Thursday, July 7, 2016

A Caregiver's Challenge

Neptune Hospital, Navjivan Vihar, New Delhi

The last 10 weeks have been challenging to say the least. We've been to the hospital innumerable times and spent so much time there that if Neptune Hospital had been a country, we could apply for residency status!

Not just with Anna but with everyone in the family.

My father-in-law (91) was treated for a skin infection. Now his old back injury pain has raised it's ugly head with the humid and moist weather.

My mother-in-law (80) continues her 8-week battle with a urinary tract infection. And 2 days ago, one of her teeth thinks it's had enough and decides to drop off.  So we add a dentist and dentures to the many health-related issues and people we have to visit.

The ramp into Neptune Hospital
Not to be outdone, my husband's intestine and colon assert their importance.  They start with fissures and add hemorrhoids, openly mocking the allopathy and homeopathy drugs he is prescribed.

And just in case things weren't hectic enough, my father's housekeeper is diagnosed with non-contagious TB that needs aggressive treatment. And of course he is allergic to one of the medicines prescribed and we have to treat the allergy too!

And with all this happening simultaneously, I start to notice that Anna is slowing down dramatically. Lethargic, sleeping more, often non-responsive, moving and walking much less. I first think that it is the heat and then dismiss the idea as Anna is in air-conditioned rooms most of the time. Then he starts to collapse, becoming loose-limbed and dead weight without provocation. I take him to his GP. We do all the blood tests needed, and find that everything is OK. So next stop, neurologist.

30 Jun 2016: 2 days after his birthday, Anna is 90%
asleep when I try to get him to cut a cake
Anna's neurologist says his Parkinson's has progressed. So we increase the dosage of Syndopa (Carbidopa-Levidopa) and add medication to make him more alert.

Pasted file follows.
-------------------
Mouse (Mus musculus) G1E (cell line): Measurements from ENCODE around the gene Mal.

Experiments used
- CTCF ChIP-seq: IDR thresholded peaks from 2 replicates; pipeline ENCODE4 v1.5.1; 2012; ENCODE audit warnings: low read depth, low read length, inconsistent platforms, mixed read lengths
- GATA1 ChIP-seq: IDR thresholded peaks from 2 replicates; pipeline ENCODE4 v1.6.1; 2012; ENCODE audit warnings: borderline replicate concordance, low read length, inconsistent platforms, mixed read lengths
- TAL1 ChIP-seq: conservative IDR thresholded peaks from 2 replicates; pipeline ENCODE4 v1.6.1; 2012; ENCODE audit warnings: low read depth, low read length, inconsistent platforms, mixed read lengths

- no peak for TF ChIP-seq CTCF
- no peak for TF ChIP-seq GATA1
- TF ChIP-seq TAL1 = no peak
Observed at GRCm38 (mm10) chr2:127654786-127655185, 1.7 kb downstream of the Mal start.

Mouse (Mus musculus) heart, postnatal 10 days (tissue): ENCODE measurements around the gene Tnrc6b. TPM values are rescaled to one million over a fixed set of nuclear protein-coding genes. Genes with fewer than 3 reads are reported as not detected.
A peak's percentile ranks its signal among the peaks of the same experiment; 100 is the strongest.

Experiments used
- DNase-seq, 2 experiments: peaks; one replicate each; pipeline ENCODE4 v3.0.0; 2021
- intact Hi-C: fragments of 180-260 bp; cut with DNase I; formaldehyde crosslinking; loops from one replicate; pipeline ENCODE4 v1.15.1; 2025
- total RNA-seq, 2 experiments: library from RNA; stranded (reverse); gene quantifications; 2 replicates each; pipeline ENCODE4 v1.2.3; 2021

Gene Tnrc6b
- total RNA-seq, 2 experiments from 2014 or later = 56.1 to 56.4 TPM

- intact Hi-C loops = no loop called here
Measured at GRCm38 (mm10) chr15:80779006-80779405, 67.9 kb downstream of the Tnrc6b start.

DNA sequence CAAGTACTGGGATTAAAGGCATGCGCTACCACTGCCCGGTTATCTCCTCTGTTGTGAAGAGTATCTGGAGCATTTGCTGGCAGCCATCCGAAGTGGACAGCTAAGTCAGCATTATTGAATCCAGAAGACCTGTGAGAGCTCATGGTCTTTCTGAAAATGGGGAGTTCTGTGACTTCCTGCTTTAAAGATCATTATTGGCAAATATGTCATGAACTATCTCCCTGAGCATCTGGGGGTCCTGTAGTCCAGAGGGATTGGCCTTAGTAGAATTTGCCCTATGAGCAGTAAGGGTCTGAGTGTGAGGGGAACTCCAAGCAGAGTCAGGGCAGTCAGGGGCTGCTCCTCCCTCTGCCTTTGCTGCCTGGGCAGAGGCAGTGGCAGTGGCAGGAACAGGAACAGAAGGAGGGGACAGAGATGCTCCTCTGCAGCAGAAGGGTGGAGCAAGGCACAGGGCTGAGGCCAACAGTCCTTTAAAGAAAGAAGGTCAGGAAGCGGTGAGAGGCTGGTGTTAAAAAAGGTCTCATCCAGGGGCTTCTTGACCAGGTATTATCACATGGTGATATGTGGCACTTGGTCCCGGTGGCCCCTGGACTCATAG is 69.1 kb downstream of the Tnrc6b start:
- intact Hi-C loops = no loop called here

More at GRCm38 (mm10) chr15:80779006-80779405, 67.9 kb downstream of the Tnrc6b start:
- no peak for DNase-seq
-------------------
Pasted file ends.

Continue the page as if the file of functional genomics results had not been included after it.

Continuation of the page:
Anna gets worse. Much worse. All his symptoms get worse and he is delirious. We rush him back to his neurologist, who stops all additional medication saying that in all probability Anna may have reached the max dosage of Syndopa his body can take.

Anna pretty much misses his 88th birthday. It takes over 4 days for the effect of the additional / new drugs to wear off.

Anna has coffee and quiche
at Barista, SDA Market
After 3 weeks of not being able to take him out, he is conscious enough for us to go to Barista for coffee on Sunday. The highlight of our outing is a stranger gifting Anna dark chocolate, saying it is good for him.

This morning for the first time in more than 3 weeks, he is awake and eating his own breakfast (vs being fed).

Me: Good Anna! You've had your own breakfast today.  Pause. What did you have?

Anna (his eyes are closed): Upittu (Upma)

I look at his bowl and from the one bite left I can make out that it is not upittu.

Me: Anna, it's not Upittu. It is Vermicelli. Vermicelli in sweet milk.

Anna: Oh.

I then notice that he is drinking the litchi juice I bought. A change from the standard orange / apple / guava juice he normally has.

Me: Anna, do you like your juice?

Anna: It's OK.

Me (not sure if he is really awake and aware): Anna, do you know what juice you are drinking?

Anna: I am still doing research on it.

We share a chuckle. His eyes stay closed throughout. We take him back to bed.

We now have to wait a week to take Anna back to the neurologist to see if we can do anything to improve his quality of life.

I am tired. Just tired!


  1. A touching post. A caregiver's job is tough; just balancing love and warmth with logistics and ensuring everything is tickety boo can drive one insane. But remember to take care of yourself, and take time out. Maybe share the load with in-laws and out laws, siblings and cousins, friends and relatives! Ask, request, bully if necessary! :)

  2. That's the loneliest part of being a caregiver, not being able to find someone to help out. In-laws themselves elderly and ill, siblings not in the country, cousins all in different cities, friends that my father does not recognise. I do manage to get out for a lunch / dinner with friends. I write. I started to go to yoga class. I am hooked on some TV serials (conveniently recorded on Tata Sky). But still does not seem enough many times. So hanging in there.

  3. I can so relate to you. My dad was diagnosed with brain cancer towards end of 2014. I was the primary caregiver till he passed away at end of August last year. Lack of trained help was the biggest thing - even if you throw money there just isn't enough good talent available. I used to sleep for 2 hours a day for over 1 year. Wish you and your family lots of positive energy . Blessings.

    1. Sorry to hear about your dad. It is so difficult to see loved ones fade away. It's tough.
      Thanks Harsh for your wishes!